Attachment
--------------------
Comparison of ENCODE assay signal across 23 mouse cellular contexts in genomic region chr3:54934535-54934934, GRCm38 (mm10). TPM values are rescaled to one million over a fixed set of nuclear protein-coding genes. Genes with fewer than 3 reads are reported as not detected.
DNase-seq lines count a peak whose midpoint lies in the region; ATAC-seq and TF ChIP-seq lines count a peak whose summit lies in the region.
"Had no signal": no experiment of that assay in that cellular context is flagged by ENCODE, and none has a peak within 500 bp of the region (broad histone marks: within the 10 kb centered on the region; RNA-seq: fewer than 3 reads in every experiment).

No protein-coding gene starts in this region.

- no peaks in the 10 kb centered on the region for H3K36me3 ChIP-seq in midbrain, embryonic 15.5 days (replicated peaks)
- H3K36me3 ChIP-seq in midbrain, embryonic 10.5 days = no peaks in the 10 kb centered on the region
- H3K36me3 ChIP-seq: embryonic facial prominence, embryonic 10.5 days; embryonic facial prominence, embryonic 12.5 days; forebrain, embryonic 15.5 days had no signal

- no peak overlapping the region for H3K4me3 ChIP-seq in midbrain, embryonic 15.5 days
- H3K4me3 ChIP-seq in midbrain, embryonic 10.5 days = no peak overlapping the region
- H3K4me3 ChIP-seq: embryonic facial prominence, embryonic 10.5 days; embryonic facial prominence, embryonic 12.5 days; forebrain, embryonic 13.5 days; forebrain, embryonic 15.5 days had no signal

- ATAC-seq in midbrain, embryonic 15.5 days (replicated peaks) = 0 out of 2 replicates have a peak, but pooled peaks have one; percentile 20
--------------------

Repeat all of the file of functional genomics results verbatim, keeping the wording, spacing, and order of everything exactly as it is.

Comparison of ENCODE assay signal across 23 mouse cellular contexts in genomic region chr3:54934535-54934934, GRCm38 (mm10). TPM values are rescaled to one million over a fixed set of nuclear protein-coding genes. Genes with fewer than 3 reads are reported as not detected.
DNase-seq lines count a peak whose midpoint lies in the region; ATAC-seq and TF ChIP-seq lines count a peak whose summit lies in the region.
"Had no signal": no experiment of that assay in that cellular context is flagged by ENCODE, and none has a peak within 500 bp of the region (broad histone marks: within the 10 kb centered on the region; RNA-seq: fewer than 3 reads in every experiment).

No protein-coding gene starts in this region.

- no peaks in the 10 kb centered on the region for H3K36me3 ChIP-seq in midbrain, embryonic 15.5 days (replicated peaks)
- H3K36me3 ChIP-seq in midbrain, embryonic 10.5 days = no peaks in the 10 kb centered on the region
- H3K36me3 ChIP-seq: embryonic facial prominence, embryonic 10.5 days; embryonic facial prominence, embryonic 12.5 days; forebrain, embryonic 15.5 days had no signal

- no peak overlapping the region for H3K4me3 ChIP-seq in midbrain, embryonic 15.5 days
- H3K4me3 ChIP-seq in midbrain, embryonic 10.5 days = no peak overlapping the region
- H3K4me3 ChIP-seq: embryonic facial prominence, embryonic 10.5 days; embryonic facial prominence, embryonic 12.5 days; forebrain, embryonic 13.5 days; forebrain, embryonic 15.5 days had no signal

- ATAC-seq in midbrain, embryonic 15.5 days (replicated peaks) = 0 out of 2 replicates have a peak, but pooled peaks have one; percentile 20